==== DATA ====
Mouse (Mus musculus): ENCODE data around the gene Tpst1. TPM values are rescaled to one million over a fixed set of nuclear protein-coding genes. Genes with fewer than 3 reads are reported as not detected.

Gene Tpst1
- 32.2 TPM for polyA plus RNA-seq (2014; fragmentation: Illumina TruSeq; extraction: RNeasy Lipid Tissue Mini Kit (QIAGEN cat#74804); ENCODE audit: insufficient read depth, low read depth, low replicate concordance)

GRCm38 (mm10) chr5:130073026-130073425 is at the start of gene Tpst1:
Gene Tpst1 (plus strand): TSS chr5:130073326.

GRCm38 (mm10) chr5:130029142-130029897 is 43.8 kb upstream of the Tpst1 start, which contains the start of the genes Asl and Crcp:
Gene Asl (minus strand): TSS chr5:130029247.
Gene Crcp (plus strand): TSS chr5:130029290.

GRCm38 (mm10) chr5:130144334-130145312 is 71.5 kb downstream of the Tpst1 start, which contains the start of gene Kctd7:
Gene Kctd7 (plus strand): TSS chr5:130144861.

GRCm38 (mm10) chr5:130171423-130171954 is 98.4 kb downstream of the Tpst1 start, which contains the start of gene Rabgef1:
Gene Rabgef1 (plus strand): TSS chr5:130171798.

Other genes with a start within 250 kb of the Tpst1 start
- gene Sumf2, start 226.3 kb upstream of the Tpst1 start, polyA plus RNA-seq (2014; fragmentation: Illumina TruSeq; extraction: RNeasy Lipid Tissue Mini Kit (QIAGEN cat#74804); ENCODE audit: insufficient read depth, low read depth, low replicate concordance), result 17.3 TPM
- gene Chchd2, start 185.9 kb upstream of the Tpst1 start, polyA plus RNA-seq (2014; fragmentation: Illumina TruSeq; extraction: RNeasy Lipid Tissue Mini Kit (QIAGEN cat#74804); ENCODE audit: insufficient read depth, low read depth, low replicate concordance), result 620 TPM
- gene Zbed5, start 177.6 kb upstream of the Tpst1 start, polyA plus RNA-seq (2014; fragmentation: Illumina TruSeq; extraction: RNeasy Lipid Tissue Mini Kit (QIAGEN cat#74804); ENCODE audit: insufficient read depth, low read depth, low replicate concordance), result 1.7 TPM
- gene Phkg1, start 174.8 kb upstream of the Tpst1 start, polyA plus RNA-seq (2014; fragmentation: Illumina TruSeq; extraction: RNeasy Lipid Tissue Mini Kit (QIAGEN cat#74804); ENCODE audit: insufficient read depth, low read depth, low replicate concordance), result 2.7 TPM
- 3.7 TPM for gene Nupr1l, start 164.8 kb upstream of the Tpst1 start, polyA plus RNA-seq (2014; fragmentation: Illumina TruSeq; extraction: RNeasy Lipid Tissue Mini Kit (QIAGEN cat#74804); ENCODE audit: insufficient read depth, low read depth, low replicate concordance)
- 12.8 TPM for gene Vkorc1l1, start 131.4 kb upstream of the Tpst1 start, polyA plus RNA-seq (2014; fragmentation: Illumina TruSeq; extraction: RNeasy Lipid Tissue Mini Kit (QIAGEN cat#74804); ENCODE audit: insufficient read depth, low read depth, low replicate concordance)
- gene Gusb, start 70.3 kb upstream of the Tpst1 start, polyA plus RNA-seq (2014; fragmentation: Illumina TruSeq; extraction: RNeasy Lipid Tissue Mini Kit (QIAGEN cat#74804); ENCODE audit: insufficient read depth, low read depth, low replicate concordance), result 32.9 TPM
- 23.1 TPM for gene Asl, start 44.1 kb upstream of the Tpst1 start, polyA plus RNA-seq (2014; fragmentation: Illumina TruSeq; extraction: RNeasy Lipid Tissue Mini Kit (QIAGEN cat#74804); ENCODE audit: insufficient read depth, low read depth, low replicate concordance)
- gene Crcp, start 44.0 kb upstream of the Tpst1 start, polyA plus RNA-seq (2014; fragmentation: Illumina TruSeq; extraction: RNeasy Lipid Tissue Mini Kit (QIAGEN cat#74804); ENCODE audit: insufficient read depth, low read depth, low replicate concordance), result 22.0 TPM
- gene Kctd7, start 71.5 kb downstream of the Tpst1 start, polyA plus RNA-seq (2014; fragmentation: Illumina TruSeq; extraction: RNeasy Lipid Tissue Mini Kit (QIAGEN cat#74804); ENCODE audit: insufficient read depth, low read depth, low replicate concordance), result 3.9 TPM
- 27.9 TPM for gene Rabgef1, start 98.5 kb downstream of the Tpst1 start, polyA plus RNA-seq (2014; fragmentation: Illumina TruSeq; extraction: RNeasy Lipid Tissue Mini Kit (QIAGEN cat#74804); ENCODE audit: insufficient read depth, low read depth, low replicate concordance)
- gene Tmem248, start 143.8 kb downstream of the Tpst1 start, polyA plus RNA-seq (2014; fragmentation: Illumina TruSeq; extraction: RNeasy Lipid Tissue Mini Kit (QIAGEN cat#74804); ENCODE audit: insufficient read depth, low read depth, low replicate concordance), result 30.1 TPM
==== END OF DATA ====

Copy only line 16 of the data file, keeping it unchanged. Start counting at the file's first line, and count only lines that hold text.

- gene Zbed5, start 177.6 kb upstream of the Tpst1 start, polyA plus RNA-seq (2014; fragmentation: Illumina TruSeq; extraction: RNeasy Lipid Tissue Mini Kit (QIAGEN cat#74804); ENCODE audit: insufficient read depth, low read depth, low replicate concordance), result 1.7 TPM